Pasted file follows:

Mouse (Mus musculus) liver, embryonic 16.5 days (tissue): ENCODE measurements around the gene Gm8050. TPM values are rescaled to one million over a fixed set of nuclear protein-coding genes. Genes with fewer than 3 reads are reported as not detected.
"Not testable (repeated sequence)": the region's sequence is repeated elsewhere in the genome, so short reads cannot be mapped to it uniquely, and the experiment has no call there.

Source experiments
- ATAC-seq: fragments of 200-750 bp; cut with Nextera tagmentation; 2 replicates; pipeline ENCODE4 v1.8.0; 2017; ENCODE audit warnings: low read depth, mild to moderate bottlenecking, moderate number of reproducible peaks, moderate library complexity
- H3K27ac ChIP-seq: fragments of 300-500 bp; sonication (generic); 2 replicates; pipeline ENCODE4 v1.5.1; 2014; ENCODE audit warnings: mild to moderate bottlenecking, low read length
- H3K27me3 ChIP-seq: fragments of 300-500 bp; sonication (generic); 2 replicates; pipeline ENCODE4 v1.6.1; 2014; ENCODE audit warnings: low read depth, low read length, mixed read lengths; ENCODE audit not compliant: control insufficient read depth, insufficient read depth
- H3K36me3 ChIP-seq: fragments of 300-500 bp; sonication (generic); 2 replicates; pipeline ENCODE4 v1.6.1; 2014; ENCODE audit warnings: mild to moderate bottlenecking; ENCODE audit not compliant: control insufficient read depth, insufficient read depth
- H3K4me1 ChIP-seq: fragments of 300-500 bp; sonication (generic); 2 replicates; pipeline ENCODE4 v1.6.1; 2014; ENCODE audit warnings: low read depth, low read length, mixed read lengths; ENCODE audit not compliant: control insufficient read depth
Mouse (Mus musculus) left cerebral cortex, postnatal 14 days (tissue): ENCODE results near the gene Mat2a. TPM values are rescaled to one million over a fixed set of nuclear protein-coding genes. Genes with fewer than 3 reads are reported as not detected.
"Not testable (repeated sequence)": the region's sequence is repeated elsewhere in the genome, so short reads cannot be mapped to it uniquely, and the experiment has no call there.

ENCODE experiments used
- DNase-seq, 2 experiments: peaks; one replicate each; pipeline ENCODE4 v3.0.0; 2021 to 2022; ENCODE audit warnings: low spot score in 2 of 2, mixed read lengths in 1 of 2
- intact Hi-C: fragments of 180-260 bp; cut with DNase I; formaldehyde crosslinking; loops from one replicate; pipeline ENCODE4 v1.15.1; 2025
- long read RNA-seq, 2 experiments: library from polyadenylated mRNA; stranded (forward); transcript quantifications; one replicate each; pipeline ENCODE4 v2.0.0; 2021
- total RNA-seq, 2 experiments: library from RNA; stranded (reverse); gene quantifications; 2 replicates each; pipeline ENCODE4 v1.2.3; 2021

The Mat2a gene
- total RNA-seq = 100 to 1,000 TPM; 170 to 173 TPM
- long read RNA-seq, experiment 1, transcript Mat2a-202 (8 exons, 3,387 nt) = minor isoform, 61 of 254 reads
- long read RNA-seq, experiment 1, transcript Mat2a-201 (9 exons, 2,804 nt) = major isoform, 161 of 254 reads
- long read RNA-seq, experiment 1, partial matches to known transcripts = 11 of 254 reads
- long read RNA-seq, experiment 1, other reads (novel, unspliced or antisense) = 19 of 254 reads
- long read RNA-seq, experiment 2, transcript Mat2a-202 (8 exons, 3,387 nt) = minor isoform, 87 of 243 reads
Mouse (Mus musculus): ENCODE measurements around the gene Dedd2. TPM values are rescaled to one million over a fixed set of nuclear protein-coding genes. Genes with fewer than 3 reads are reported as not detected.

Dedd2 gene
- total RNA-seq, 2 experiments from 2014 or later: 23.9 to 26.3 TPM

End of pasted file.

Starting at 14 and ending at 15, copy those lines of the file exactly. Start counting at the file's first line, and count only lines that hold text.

- long read RNA-seq, 2 experiments: library from polyadenylated mRNA; stranded (forward); transcript quantifications; one replicate each; pipeline ENCODE4 v2.0.0; 2021
- total RNA-seq, 2 experiments: library from RNA; stranded (reverse); gene quantifications; 2 replicates each; pipeline ENCODE4 v1.2.3; 2021